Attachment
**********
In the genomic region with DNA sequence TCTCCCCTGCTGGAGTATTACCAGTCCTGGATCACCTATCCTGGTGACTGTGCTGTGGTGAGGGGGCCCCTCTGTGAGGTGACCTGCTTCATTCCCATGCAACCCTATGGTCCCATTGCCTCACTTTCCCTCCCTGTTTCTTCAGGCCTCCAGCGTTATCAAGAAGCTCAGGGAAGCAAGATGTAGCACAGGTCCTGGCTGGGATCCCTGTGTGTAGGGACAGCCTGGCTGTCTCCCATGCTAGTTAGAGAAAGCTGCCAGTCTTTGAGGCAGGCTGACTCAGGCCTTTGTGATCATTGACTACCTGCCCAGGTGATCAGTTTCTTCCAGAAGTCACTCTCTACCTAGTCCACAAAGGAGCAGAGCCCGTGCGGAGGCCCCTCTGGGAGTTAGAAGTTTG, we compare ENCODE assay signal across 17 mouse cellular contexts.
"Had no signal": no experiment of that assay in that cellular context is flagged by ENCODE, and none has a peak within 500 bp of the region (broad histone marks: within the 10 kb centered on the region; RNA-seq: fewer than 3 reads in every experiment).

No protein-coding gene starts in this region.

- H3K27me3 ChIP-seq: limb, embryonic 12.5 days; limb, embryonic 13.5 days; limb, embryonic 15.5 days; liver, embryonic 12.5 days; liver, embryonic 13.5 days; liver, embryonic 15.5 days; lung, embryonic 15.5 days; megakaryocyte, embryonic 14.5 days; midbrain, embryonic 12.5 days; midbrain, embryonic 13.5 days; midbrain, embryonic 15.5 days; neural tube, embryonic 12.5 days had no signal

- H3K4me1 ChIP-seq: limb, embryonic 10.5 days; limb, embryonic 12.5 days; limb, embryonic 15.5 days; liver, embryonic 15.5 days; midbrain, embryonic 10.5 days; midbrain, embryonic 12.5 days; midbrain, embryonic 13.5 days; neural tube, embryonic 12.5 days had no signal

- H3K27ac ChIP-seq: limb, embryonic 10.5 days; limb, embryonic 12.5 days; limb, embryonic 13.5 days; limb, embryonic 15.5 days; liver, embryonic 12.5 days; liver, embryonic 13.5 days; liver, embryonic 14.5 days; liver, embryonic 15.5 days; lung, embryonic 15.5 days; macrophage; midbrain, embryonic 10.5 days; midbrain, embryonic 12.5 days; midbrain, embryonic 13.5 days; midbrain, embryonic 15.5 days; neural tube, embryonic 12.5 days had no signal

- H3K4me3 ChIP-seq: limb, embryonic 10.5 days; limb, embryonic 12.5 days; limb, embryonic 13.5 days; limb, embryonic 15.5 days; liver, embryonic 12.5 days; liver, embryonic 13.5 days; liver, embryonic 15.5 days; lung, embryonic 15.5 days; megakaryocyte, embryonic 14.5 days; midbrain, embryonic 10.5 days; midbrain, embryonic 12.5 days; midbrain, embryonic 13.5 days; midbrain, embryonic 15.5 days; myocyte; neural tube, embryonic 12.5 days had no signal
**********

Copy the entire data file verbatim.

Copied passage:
In the genomic region with DNA sequence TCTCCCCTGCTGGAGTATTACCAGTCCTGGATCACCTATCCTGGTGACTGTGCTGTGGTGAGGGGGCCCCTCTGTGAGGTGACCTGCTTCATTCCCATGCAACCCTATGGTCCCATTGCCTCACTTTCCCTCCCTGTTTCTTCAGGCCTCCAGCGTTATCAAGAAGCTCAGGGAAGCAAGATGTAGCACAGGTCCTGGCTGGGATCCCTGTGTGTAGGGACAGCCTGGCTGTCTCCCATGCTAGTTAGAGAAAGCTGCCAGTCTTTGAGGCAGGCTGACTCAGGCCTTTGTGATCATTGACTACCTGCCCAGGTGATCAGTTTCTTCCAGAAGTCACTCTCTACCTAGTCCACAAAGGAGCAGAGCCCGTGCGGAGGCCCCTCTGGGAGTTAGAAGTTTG, we compare ENCODE assay signal across 17 mouse cellular contexts.
"Had no signal": no experiment of that assay in that cellular context is flagged by ENCODE, and none has a peak within 500 bp of the region (broad histone marks: within the 10 kb centered on the region; RNA-seq: fewer than 3 reads in every experiment).

No protein-coding gene starts in this region.

- H3K27me3 ChIP-seq: limb, embryonic 12.5 days; limb, embryonic 13.5 days; limb, embryonic 15.5 days; liver, embryonic 12.5 days; liver, embryonic 13.5 days; liver, embryonic 15.5 days; lung, embryonic 15.5 days; megakaryocyte, embryonic 14.5 days; midbrain, embryonic 12.5 days; midbrain, embryonic 13.5 days; midbrain, embryonic 15.5 days; neural tube, embryonic 12.5 days had no signal

- H3K4me1 ChIP-seq: limb, embryonic 10.5 days; limb, embryonic 12.5 days; limb, embryonic 15.5 days; liver, embryonic 15.5 days; midbrain, embryonic 10.5 days; midbrain, embryonic 12.5 days; midbrain, embryonic 13.5 days; neural tube, embryonic 12.5 days had no signal

- H3K27ac ChIP-seq: limb, embryonic 10.5 days; limb, embryonic 12.5 days; limb, embryonic 13.5 days; limb, embryonic 15.5 days; liver, embryonic 12.5 days; liver, embryonic 13.5 days; liver, embryonic 14.5 days; liver, embryonic 15.5 days; lung, embryonic 15.5 days; macrophage; midbrain, embryonic 10.5 days; midbrain, embryonic 12.5 days; midbrain, embryonic 13.5 days; midbrain, embryonic 15.5 days; neural tube, embryonic 12.5 days had no signal

- H3K4me3 ChIP-seq: limb, embryonic 10.5 days; limb, embryonic 12.5 days; limb, embryonic 13.5 days; limb, embryonic 15.5 days; liver, embryonic 12.5 days; liver, embryonic 13.5 days; liver, embryonic 15.5 days; lung, embryonic 15.5 days; megakaryocyte, embryonic 14.5 days; midbrain, embryonic 10.5 days; midbrain, embryonic 12.5 days; midbrain, embryonic 13.5 days; midbrain, embryonic 15.5 days; myocyte; neural tube, embryonic 12.5 days had no signal